• arekidsforme

Podcast Episode #8 - Jenny & Ann Blake

In this episode, I talk to Jenny and Ann Blake about their experience of making a decision of whether to become parents or not, both as individuals and as a couple. They very generously share this personal process and important insights. These include the need to be very honest and open with yourself and your partner, to be aware of your relationship dynamics and individual needs within that, as well as the danger of focusing on the things you don't have in your life and how this can block you from seeing what you do actually have and might want. This is both informative and entertaining! 




Episode Transcript:


Mgt O Connor

Welcome to the Are Kids For Me podcast. This podcast is for you if you have ever asked, or are currently asking yourself this question. It's a big question which can be hard to answer for lots of reasons. And I am hoping to provide you with some information that can help. In each episode I will speak to people with personal and/or professional experience in this area. My own name is Margaret O'Connor, I am a counsellor and psychotherapist who offers specialist counseling on this topic. I conducted my master's research and how women in Ireland made the decision to become mothers or not. And I really really love talking about this topic. I hope you find it useful.


In this episode, I am delighted to be speaking to Ann and Jenny Blake. Ann is a Limerick performer playwright and director. She's a musician with the Brad Pitt Light Orchestra, a founding member of the Choke comedy improv group and a facilitator with Narrative 4. In 2017, she wrote and performed a play called 'The Morning After the Life Before', autobiographically based on her own relationship with Jenny and their journey through the Marriage Equality referendum in 2015. Jenny currently is working as Student Support Coordinator in the University of Limerick, having previously worked as a dual diagnosis worker in Novas, and managing the PALS project, a men's probation project in Limerick. She's a well known activist, community worker and yoga teacher, and was heavily involved with the Marriage Equality campaign in 2015. She's really passionate about women's rights, equality and inclusion for all families. In February 2020, Jenny was the general election candidate for the Social Democrats in Limerick.


Jenny and Ann share fantastic insight into their process, both individually and as a couple, about deciding whether to have children or not. This was a long process which spanned over about eight or nine years, and they both have had different feelings on the subject at different times. They have now decided not to have children. Some interesting aspects we discuss include the need to be very open and honest both with yourself and your partner, how it can be useful to hold the relationship as its own entity that needs to be protected and nourished, while being really aware of your own dynamic, as well as your own life goals and needs individually. We talk about the impact of focusing on what you don't have in your life and how this can block out what you do actually have and what you actually really want for yourself. They also suggest being willing to put yourself in the opposite position, so that you can see what that's really like and what might possibly come up for you. I'm sure you'll find this conversation both informative and entertaining.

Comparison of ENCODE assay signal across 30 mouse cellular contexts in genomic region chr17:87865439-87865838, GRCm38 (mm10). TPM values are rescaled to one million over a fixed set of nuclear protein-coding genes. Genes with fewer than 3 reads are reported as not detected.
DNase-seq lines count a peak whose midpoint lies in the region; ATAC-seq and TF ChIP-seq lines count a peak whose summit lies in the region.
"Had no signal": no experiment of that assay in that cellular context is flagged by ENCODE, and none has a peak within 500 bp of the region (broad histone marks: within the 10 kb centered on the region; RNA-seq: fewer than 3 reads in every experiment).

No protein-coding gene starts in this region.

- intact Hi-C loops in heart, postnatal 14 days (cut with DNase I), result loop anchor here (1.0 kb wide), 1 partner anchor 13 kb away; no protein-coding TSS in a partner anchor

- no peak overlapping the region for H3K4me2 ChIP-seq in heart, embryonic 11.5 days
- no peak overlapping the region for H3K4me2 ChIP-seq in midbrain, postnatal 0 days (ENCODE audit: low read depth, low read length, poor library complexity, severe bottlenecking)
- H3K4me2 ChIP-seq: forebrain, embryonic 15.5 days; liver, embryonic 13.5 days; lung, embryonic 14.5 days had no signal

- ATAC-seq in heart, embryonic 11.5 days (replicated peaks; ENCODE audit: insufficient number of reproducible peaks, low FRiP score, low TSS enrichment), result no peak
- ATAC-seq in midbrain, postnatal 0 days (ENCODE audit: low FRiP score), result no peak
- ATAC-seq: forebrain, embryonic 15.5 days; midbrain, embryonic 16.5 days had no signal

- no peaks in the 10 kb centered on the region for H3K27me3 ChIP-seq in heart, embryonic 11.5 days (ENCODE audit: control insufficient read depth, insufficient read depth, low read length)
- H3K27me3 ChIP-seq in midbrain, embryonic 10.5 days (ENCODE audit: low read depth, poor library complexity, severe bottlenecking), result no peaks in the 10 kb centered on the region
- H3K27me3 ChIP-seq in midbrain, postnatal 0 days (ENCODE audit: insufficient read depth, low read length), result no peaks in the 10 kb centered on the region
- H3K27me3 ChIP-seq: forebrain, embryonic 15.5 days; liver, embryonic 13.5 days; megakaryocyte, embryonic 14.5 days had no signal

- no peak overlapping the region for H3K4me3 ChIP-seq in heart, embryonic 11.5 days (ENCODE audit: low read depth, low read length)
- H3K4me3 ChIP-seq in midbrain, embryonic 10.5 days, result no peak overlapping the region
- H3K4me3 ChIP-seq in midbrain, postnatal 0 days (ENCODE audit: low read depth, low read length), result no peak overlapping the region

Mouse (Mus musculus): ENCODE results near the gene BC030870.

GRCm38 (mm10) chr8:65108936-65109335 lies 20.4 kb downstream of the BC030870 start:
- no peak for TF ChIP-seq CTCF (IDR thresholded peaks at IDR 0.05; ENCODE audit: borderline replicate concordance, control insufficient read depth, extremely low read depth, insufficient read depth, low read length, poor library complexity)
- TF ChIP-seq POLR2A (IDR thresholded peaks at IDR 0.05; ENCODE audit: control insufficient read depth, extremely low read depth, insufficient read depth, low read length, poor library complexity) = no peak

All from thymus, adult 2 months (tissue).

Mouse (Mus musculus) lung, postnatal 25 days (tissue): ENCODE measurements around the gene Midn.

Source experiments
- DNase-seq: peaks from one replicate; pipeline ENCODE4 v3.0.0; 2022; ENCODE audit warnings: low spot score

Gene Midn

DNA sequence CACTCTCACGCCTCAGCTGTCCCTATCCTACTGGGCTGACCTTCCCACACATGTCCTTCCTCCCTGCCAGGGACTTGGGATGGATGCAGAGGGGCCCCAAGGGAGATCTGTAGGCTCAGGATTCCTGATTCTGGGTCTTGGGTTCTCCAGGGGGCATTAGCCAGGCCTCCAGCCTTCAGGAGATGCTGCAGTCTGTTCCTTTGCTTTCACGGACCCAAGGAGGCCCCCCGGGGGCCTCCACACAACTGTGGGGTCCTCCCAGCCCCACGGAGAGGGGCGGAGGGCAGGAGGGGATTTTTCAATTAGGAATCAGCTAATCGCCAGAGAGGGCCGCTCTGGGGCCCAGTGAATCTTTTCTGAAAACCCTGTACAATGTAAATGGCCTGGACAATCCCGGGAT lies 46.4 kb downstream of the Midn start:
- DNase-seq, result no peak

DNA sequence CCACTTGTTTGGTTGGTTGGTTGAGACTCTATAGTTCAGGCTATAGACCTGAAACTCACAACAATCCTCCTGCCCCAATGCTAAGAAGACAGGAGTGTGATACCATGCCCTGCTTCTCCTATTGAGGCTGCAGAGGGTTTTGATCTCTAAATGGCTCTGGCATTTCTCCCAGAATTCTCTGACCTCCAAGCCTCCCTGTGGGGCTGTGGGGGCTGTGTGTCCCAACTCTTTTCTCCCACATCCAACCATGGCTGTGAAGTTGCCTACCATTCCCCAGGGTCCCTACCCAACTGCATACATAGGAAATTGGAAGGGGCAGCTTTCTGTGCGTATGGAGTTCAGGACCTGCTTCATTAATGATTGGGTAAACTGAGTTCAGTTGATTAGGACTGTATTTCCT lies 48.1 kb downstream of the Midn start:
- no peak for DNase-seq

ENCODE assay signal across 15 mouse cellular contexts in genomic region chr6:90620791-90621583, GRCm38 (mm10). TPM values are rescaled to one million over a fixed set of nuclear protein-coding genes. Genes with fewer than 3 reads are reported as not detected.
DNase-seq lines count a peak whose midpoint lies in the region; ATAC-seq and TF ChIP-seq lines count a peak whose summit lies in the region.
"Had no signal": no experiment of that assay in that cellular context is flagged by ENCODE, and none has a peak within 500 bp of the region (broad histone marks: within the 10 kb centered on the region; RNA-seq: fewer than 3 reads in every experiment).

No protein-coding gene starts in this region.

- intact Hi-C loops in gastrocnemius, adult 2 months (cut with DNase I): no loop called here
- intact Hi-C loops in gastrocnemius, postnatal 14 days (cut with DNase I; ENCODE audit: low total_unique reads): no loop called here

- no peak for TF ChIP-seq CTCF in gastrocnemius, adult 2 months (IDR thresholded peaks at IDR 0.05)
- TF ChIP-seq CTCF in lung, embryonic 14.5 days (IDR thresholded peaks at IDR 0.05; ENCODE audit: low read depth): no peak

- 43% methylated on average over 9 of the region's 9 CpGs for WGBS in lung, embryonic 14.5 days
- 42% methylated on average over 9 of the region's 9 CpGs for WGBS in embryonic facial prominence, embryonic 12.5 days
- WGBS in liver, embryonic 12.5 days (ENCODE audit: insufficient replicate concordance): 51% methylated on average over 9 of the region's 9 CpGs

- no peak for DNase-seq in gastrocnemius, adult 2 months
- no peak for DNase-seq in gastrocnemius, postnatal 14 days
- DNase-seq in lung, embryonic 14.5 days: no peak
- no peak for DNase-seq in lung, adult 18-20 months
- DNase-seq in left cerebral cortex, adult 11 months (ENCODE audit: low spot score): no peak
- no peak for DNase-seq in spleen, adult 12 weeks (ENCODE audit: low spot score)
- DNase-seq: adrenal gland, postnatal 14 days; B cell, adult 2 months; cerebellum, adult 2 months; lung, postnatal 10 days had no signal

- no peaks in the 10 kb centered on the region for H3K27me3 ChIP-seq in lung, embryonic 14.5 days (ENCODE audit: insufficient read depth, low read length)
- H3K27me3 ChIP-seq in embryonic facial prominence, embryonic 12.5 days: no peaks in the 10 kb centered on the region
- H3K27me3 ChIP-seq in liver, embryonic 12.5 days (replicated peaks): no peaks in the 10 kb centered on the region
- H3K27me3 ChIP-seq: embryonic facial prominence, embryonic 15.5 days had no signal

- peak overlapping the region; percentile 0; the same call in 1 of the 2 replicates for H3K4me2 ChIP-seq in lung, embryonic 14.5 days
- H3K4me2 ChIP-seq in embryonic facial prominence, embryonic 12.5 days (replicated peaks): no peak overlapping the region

Okay, well, I want to welcome you both, Jenny and Ann, it's fantastic to talk to you this evening. And to actually catch up. As I said, I feel like I know you but we haven't really spoken before so but we're catching up on it now. So thanks very much for coming in.


Ann Blake

Thank you for having us.


Jenny Blake

Thanks a million.


Mgt O Connor

No worries at all. So I was saying we might start with.. if you're able to kind of bring us back and maybe when you met as a couple and kind of how your relationship developed. And then maybe where the whole issue of children came as part of that. If you're able to talk us through that a bit?


Jenny Blake

Ok, I'll start..you know me I like to go first. Yeah, so we're together just over 10 years. And I first saw Ann when she was playing a gig in Dolan's warehouse in the summer of 2009. And I was totally smitten, and thought she was a fine thing. But we never met and nor did we talk and then I bumped into her drunkenly in Costello's six months later at a Christmas party that I was at. And that was the beginning of a bit of a courting. But we got together in February 2010. That's our one of our many anniversaries. And yeah, so I I asked Ann out, a couple of friends of mine organized a party in their house and invited, the Blake's, Ann and her brother because so that I could have the opportunity to ask Ann out. And I did and when I asked Ann out, she told me she wasn't gay. And I was like, Oh, well, that could have been awkward but do you know, at least we'll have a good time and have a chat. So and then Ann pursued me and was the first one to make a move. She lobbed the gob basically. (laughter) That's the synopsis.. Jenny's synopsis.


Ann Blake